Art Collector vs Gagosian Gallery

Bloomberg is running a story on an art collector who purchased $13 million worth of commissioned art from Gagosian Gallery. The collector is suing as the works, purchased in 2013 have not yet been completed and delivered, He is looking to get his $13 million back, while Gagosian Gallery states there was not set time for delivery within the purchase agreement. The lawsuit moves forward with a breach of contract claim.

Bloomberg reports

  • GoldenTree’s Tananbaum claims Gagosian Gallery is scamming him
  • Gallery says ‘imperious’ millionaire must wait for his art

As a major investor in distressed debt and a millionaire art collector, Steven Tananbaum is used to getting what he wants. And he wants three giant sculptures he says he paid Gagosian Gallery Inc. $13 million to deliver.

He came a step closer to getting them, or millions of dollars in place of them, when a judge ruled last week that a lawsuit he filed in April 2018 can go forward. New York State Supreme Court Justice Saliann Scarpulla trimmed back some of Tananbaum’s claims, including breach of good faith, but allowed breach-of-contract claims to continue.

The yearned-for artworks, “Magenta Balloon Venus,” “Eros” and “Diana,” were to be made by Jeff Koons, and like their purchase price they were to be big: 8 1/2 by 4 by 4 feet for the “Balloon Venus,” in “mirror-polished stainless steel with transparent color coating,” according to a court filing.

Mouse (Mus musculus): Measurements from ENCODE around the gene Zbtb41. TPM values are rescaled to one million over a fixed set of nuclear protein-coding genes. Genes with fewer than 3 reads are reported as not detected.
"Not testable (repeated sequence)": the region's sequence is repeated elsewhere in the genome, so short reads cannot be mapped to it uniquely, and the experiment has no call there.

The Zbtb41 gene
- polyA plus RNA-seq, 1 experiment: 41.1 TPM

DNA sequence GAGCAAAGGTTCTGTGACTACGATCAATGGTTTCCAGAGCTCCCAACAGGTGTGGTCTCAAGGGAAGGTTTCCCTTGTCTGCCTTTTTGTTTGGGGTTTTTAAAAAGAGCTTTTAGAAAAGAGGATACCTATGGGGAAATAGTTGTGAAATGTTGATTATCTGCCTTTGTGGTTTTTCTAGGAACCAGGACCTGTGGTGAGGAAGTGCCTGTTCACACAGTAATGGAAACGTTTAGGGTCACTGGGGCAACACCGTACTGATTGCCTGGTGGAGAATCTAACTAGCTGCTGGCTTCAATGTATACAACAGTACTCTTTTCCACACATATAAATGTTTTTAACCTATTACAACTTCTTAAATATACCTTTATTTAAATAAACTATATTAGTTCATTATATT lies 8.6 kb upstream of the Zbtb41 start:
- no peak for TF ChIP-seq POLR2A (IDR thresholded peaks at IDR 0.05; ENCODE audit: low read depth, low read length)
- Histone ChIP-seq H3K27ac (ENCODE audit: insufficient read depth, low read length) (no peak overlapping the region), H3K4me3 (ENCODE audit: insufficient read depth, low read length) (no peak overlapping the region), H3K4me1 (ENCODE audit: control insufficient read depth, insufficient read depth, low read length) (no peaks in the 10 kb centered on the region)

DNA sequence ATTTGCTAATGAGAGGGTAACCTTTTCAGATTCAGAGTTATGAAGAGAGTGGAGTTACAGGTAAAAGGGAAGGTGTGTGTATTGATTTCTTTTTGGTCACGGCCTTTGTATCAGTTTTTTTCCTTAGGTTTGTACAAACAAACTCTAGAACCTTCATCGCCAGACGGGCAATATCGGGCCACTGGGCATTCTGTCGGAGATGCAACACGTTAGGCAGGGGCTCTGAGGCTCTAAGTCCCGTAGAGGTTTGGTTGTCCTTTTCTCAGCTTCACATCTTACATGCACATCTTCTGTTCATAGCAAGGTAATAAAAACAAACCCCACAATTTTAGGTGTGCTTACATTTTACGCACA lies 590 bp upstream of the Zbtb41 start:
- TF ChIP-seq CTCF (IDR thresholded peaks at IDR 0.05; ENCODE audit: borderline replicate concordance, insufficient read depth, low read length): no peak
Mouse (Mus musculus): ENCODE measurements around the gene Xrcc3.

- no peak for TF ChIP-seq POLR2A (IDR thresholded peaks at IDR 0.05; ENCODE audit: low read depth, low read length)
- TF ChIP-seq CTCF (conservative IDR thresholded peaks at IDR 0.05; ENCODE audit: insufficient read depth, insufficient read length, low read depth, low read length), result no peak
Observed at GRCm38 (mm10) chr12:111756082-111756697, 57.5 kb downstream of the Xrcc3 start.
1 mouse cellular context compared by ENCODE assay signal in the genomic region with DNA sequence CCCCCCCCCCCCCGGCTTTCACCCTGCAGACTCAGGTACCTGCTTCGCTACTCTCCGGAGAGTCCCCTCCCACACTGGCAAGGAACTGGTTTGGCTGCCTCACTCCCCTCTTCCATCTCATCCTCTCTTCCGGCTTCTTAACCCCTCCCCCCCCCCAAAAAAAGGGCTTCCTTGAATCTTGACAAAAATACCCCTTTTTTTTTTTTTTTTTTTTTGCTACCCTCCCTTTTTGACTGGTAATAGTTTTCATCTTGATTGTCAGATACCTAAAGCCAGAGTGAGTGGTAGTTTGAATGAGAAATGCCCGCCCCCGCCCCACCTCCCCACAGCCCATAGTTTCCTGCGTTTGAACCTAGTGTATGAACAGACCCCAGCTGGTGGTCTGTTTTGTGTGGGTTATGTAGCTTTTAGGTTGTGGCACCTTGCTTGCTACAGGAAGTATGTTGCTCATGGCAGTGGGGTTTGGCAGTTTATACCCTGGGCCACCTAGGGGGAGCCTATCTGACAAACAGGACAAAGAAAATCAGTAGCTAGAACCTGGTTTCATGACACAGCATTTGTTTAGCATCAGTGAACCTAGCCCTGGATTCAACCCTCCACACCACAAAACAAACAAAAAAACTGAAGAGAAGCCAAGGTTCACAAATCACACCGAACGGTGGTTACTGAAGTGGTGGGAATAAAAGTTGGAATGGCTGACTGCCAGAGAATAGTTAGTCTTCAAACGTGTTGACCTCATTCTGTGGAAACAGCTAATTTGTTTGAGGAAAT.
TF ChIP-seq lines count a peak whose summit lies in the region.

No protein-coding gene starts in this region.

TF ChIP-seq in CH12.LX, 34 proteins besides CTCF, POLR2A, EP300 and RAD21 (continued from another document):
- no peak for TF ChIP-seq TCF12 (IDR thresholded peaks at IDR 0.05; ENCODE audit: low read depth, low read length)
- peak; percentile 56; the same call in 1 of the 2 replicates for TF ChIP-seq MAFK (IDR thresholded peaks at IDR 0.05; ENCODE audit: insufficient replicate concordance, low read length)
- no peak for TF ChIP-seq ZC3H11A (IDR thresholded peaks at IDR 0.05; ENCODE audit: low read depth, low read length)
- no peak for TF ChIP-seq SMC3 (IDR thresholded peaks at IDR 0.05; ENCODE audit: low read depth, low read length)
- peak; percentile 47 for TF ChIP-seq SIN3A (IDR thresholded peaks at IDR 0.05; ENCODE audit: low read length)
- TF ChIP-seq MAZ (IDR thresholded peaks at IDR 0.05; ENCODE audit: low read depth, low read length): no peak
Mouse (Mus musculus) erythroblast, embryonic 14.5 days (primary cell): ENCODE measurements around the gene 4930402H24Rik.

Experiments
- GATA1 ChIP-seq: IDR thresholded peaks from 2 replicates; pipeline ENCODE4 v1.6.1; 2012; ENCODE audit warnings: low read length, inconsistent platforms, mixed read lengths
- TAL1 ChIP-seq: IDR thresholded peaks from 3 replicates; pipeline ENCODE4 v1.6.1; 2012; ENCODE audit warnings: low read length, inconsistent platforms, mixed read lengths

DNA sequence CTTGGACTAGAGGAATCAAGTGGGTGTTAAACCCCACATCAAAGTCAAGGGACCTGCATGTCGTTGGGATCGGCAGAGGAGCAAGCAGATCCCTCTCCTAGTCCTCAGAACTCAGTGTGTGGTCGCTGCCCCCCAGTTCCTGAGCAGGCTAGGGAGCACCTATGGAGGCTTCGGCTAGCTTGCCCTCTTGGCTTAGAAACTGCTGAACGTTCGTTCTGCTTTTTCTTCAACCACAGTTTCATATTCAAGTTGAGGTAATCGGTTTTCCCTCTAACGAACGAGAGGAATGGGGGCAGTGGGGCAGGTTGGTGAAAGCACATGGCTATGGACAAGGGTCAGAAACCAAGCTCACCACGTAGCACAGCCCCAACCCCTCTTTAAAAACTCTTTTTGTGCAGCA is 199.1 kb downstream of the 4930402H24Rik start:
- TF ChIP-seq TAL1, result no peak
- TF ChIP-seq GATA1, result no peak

Tananbaum, the chief investment officer of GoldenTree Asset Management LP -- or, as Gagosian called him, the “imperious” multimillionaire -- claims the gallery lures unwary investors with promises of custom-made art, then keeps them waiting, and waiting, all the while using their payments to keep the scheme going. In his initial complaint he called it a “garden-variety, interest-free fraudulent financial routine that hearkens the name Ponzi.”

Tananbaum, who’s on the board of trustees of the Museum of Modern Art, purchased the Venus in 2013, according to the complaint. It is a modern interpretation of the paleolithic Venus of Willendorf figurine that stands 4 1/2 inches tall. He bought the other two artworks later. He’s seeking more than the $13 million he says he spent, as damages for Gagosian’s failure to deliver the works.

Larry Gagosian, whose global network of galleries stretches from New York to Los Angeles to Hong Kong, has argued that Tananbaum is a “highly sophisticated art investor” who entered into the purchase contracts knowing that the completion dates for the commissioned sculptures were only an “estimate” and that fabrication could take years.

“The imperious demands of a multimillionaire who no longer wants to wait cannot trump the plain and unambiguous language of the purchase agreements, which do not require Mr. Koons to create the works by any specified deadline,” the gallery said in court filings.

In addition to the dismissal of four of Tananbaum’s claims, it got the investor’s bid to collect triple damages thrown out.

Shannon Selden, a lawyer for Tananbaum, said her client was pleased with the judge’s decision.

“As Mr. Tananbaum alleged in his complaint, a dealer can’t just take the cash and fail to perform within a reasonable period of time,” Selden said. “They are contractually required to honoring their obligations.”

Matthew Dontzin, a lawyer for Gagosian, didn’t immediately return a voicemail seeking comment on the ruling.

No trial date has been set.

The case is Tananbaum v. Gagosian Gallery Inc., 651889/2018, New York State Supreme Court (Manhattan).
Source: Bloomberg

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